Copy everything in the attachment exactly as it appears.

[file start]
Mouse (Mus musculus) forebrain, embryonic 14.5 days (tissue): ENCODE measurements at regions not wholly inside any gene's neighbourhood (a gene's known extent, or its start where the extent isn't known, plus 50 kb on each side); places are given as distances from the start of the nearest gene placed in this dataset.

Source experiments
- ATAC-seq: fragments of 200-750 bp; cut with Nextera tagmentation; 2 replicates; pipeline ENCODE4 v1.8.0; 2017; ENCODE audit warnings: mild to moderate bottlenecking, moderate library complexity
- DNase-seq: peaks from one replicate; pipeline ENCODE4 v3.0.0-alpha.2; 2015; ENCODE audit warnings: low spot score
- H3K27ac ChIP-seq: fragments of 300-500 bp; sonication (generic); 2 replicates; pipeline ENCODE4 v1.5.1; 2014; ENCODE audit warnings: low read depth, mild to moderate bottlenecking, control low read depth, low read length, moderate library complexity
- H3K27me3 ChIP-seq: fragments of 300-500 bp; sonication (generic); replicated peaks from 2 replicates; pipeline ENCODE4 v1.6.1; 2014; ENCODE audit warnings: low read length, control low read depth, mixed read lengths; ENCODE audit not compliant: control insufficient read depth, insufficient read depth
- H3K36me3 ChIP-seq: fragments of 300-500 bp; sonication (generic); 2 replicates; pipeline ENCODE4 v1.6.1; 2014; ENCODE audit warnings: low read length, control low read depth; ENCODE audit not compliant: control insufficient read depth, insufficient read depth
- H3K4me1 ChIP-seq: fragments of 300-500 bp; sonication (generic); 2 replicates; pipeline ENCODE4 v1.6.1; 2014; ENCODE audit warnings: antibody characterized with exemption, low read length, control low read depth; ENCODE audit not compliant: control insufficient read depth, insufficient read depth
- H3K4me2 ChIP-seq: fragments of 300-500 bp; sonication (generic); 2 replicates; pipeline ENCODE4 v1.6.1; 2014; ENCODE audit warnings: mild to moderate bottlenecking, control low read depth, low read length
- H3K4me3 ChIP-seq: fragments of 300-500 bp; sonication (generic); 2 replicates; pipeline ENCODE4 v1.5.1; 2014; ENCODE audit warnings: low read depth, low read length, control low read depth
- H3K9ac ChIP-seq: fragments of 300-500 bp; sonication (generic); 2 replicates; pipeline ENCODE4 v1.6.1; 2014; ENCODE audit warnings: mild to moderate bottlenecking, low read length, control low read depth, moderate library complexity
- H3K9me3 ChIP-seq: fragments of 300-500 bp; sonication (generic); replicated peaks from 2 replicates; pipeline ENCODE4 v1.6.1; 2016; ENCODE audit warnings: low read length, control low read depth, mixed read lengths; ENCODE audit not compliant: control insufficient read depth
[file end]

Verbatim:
Mouse (Mus musculus) forebrain, embryonic 14.5 days (tissue): ENCODE measurements at regions not wholly inside any gene's neighbourhood (a gene's known extent, or its start where the extent isn't known, plus 50 kb on each side); places are given as distances from the start of the nearest gene placed in this dataset.

Source experiments
- ATAC-seq: fragments of 200-750 bp; cut with Nextera tagmentation; 2 replicates; pipeline ENCODE4 v1.8.0; 2017; ENCODE audit warnings: mild to moderate bottlenecking, moderate library complexity
- DNase-seq: peaks from one replicate; pipeline ENCODE4 v3.0.0-alpha.2; 2015; ENCODE audit warnings: low spot score
- H3K27ac ChIP-seq: fragments of 300-500 bp; sonication (generic); 2 replicates; pipeline ENCODE4 v1.5.1; 2014; ENCODE audit warnings: low read depth, mild to moderate bottlenecking, control low read depth, low read length, moderate library complexity
- H3K27me3 ChIP-seq: fragments of 300-500 bp; sonication (generic); replicated peaks from 2 replicates; pipeline ENCODE4 v1.6.1; 2014; ENCODE audit warnings: low read length, control low read depth, mixed read lengths; ENCODE audit not compliant: control insufficient read depth, insufficient read depth
- H3K36me3 ChIP-seq: fragments of 300-500 bp; sonication (generic); 2 replicates; pipeline ENCODE4 v1.6.1; 2014; ENCODE audit warnings: low read length, control low read depth; ENCODE audit not compliant: control insufficient read depth, insufficient read depth
- H3K4me1 ChIP-seq: fragments of 300-500 bp; sonication (generic); 2 replicates; pipeline ENCODE4 v1.6.1; 2014; ENCODE audit warnings: antibody characterized with exemption, low read length, control low read depth; ENCODE audit not compliant: control insufficient read depth, insufficient read depth
- H3K4me2 ChIP-seq: fragments of 300-500 bp; sonication (generic); 2 replicates; pipeline ENCODE4 v1.6.1; 2014; ENCODE audit warnings: mild to moderate bottlenecking, control low read depth, low read length
- H3K4me3 ChIP-seq: fragments of 300-500 bp; sonication (generic); 2 replicates; pipeline ENCODE4 v1.5.1; 2014; ENCODE audit warnings: low read depth, low read length, control low read depth
- H3K9ac ChIP-seq: fragments of 300-500 bp; sonication (generic); 2 replicates; pipeline ENCODE4 v1.6.1; 2014; ENCODE audit warnings: mild to moderate bottlenecking, low read length, control low read depth, moderate library complexity
- H3K9me3 ChIP-seq: fragments of 300-500 bp; sonication (generic); replicated peaks from 2 replicates; pipeline ENCODE4 v1.6.1; 2016; ENCODE audit warnings: low read length, control low read depth, mixed read lengths; ENCODE audit not compliant: control insufficient read depth